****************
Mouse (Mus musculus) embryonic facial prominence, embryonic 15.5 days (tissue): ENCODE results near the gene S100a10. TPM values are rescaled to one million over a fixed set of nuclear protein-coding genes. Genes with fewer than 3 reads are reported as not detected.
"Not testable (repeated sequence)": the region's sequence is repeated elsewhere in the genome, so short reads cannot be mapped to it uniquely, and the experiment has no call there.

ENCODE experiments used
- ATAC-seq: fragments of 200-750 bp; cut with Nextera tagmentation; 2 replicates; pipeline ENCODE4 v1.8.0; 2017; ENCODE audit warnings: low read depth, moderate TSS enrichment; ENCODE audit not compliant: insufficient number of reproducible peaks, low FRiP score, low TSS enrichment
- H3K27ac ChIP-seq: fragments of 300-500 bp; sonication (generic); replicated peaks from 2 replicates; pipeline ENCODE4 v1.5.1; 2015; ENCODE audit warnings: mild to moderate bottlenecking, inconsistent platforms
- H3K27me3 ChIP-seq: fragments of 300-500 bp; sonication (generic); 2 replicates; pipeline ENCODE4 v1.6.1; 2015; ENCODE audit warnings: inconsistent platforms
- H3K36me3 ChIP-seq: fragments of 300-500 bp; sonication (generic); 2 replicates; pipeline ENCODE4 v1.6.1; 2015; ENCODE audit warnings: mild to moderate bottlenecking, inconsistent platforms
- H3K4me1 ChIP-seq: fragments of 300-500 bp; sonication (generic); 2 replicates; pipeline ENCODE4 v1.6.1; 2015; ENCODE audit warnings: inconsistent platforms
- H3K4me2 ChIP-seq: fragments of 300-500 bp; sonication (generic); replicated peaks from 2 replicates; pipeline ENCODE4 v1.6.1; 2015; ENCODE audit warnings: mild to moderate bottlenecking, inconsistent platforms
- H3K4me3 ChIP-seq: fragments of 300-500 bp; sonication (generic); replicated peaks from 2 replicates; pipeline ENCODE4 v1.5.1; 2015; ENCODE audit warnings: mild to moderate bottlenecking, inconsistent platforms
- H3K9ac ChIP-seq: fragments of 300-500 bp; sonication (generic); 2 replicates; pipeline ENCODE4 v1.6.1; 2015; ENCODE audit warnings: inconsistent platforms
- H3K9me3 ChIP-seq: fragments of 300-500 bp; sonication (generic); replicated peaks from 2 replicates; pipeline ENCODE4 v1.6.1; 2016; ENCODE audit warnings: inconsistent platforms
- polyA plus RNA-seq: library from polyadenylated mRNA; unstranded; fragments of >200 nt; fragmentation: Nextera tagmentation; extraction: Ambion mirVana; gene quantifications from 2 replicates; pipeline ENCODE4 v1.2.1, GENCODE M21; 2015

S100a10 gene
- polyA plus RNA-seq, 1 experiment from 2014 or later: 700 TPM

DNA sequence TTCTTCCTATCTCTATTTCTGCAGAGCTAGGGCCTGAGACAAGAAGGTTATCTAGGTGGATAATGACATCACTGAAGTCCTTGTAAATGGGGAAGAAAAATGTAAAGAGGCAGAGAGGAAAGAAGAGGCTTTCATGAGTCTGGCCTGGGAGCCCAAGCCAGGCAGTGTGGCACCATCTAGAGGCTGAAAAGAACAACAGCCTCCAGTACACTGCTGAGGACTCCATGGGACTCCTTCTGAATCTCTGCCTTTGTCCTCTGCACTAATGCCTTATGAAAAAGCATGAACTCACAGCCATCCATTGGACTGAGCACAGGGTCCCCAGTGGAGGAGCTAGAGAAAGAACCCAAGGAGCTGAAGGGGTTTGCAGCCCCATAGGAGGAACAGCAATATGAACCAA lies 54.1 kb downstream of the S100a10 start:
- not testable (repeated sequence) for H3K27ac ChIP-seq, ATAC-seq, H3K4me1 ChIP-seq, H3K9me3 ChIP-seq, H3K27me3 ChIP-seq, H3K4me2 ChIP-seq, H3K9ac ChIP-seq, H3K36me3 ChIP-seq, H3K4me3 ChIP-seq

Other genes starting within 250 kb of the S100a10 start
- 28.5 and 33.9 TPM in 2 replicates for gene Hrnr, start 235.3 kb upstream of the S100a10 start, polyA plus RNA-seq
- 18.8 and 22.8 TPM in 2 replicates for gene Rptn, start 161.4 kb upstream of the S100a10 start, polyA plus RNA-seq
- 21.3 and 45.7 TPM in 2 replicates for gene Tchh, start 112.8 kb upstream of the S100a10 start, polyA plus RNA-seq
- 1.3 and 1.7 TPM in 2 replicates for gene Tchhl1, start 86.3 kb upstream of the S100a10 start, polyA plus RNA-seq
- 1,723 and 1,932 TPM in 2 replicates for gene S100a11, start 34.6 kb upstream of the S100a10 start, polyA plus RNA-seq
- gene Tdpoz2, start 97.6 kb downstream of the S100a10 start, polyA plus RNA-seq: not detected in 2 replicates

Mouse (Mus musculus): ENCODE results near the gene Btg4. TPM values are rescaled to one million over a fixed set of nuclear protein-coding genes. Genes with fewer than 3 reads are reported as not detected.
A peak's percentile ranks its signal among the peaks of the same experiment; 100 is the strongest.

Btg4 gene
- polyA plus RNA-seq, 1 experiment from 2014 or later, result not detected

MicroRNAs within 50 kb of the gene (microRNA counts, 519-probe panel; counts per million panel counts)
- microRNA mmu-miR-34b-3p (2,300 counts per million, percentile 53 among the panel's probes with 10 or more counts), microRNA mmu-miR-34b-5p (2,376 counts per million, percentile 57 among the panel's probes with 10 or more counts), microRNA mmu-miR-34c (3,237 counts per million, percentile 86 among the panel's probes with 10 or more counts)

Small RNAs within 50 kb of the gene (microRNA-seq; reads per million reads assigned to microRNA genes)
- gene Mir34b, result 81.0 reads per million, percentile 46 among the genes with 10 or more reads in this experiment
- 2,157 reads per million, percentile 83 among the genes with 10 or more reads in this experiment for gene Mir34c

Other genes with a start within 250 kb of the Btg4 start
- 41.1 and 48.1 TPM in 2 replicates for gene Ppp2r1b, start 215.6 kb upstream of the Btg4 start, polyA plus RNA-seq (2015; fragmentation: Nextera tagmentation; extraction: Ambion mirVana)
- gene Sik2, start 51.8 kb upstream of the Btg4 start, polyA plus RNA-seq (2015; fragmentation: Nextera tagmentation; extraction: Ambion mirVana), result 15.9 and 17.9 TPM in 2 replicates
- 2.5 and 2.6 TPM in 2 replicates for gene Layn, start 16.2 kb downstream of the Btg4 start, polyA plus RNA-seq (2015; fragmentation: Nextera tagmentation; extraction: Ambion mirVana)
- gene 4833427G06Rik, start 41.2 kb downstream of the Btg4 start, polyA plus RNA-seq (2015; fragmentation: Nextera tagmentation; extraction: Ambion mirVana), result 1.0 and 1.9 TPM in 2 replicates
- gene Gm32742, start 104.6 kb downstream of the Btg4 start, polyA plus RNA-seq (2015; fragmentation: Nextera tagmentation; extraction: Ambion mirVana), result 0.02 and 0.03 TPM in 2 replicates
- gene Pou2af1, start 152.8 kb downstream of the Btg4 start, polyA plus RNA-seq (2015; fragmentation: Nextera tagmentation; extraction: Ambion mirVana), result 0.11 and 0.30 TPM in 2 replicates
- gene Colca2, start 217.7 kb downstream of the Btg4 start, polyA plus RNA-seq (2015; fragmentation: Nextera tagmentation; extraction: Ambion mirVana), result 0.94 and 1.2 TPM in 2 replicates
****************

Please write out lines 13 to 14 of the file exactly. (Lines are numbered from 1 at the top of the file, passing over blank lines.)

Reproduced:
- polyA plus RNA-seq: library from polyadenylated mRNA; unstranded; fragments of >200 nt; fragmentation: Nextera tagmentation; extraction: Ambion mirVana; gene quantifications from 2 replicates; pipeline ENCODE4 v1.2.1, GENCODE M21; 2015

S100a10 gene